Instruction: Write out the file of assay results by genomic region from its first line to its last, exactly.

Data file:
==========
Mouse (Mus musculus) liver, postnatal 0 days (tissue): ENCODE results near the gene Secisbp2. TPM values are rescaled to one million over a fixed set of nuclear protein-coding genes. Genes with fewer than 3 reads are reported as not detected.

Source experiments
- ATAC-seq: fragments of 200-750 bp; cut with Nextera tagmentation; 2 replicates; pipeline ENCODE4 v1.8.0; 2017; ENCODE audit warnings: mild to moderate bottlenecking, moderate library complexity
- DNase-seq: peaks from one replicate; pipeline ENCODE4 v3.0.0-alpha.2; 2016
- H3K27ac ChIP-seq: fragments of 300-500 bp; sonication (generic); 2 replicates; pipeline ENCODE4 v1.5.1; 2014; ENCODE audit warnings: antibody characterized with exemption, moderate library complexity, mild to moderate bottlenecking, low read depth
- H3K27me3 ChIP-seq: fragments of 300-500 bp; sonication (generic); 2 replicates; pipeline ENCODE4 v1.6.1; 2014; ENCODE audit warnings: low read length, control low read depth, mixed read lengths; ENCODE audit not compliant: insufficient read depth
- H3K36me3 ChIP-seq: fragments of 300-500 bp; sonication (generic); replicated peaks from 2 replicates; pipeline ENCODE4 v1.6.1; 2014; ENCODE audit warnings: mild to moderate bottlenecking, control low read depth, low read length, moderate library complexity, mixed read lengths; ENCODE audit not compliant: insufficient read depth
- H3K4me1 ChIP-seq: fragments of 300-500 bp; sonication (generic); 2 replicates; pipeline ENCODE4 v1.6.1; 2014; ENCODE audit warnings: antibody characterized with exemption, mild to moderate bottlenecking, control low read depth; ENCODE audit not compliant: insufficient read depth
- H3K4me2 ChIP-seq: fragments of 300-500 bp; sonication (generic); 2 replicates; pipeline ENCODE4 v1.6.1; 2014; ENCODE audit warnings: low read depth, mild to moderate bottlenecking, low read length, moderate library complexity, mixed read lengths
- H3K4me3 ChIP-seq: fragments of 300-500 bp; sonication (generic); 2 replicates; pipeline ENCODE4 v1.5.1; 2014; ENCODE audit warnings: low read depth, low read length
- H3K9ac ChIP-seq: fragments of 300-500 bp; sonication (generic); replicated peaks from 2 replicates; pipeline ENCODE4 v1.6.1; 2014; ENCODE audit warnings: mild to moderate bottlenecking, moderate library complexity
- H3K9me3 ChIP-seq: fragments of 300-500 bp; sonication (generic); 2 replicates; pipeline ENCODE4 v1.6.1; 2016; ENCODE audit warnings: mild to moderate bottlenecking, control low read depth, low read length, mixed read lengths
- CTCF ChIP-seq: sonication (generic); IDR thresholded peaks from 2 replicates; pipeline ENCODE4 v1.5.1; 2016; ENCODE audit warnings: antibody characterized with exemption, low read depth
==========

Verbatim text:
Mouse (Mus musculus) liver, postnatal 0 days (tissue): ENCODE results near the gene Secisbp2. TPM values are rescaled to one million over a fixed set of nuclear protein-coding genes. Genes with fewer than 3 reads are reported as not detected.

Source experiments
- ATAC-seq: fragments of 200-750 bp; cut with Nextera tagmentation; 2 replicates; pipeline ENCODE4 v1.8.0; 2017; ENCODE audit warnings: mild to moderate bottlenecking, moderate library complexity
- DNase-seq: peaks from one replicate; pipeline ENCODE4 v3.0.0-alpha.2; 2016
- H3K27ac ChIP-seq: fragments of 300-500 bp; sonication (generic); 2 replicates; pipeline ENCODE4 v1.5.1; 2014; ENCODE audit warnings: antibody characterized with exemption, moderate library complexity, mild to moderate bottlenecking, low read depth
- H3K27me3 ChIP-seq: fragments of 300-500 bp; sonication (generic); 2 replicates; pipeline ENCODE4 v1.6.1; 2014; ENCODE audit warnings: low read length, control low read depth, mixed read lengths; ENCODE audit not compliant: insufficient read depth
- H3K36me3 ChIP-seq: fragments of 300-500 bp; sonication (generic); replicated peaks from 2 replicates; pipeline ENCODE4 v1.6.1; 2014; ENCODE audit warnings: mild to moderate bottlenecking, control low read depth, low read length, moderate library complexity, mixed read lengths; ENCODE audit not compliant: insufficient read depth
- H3K4me1 ChIP-seq: fragments of 300-500 bp; sonication (generic); 2 replicates; pipeline ENCODE4 v1.6.1; 2014; ENCODE audit warnings: antibody characterized with exemption, mild to moderate bottlenecking, control low read depth; ENCODE audit not compliant: insufficient read depth
- H3K4me2 ChIP-seq: fragments of 300-500 bp; sonication (generic); 2 replicates; pipeline ENCODE4 v1.6.1; 2014; ENCODE audit warnings: low read depth, mild to moderate bottlenecking, low read length, moderate library complexity, mixed read lengths
- H3K4me3 ChIP-seq: fragments of 300-500 bp; sonication (generic); 2 replicates; pipeline ENCODE4 v1.5.1; 2014; ENCODE audit warnings: low read depth, low read length
- H3K9ac ChIP-seq: fragments of 300-500 bp; sonication (generic); replicated peaks from 2 replicates; pipeline ENCODE4 v1.6.1; 2014; ENCODE audit warnings: mild to moderate bottlenecking, moderate library complexity
- H3K9me3 ChIP-seq: fragments of 300-500 bp; sonication (generic); 2 replicates; pipeline ENCODE4 v1.6.1; 2016; ENCODE audit warnings: mild to moderate bottlenecking, control low read depth, low read length, mixed read lengths
- CTCF ChIP-seq: sonication (generic); IDR thresholded peaks from 2 replicates; pipeline ENCODE4 v1.5.1; 2016; ENCODE audit warnings: antibody characterized with exemption, low read depth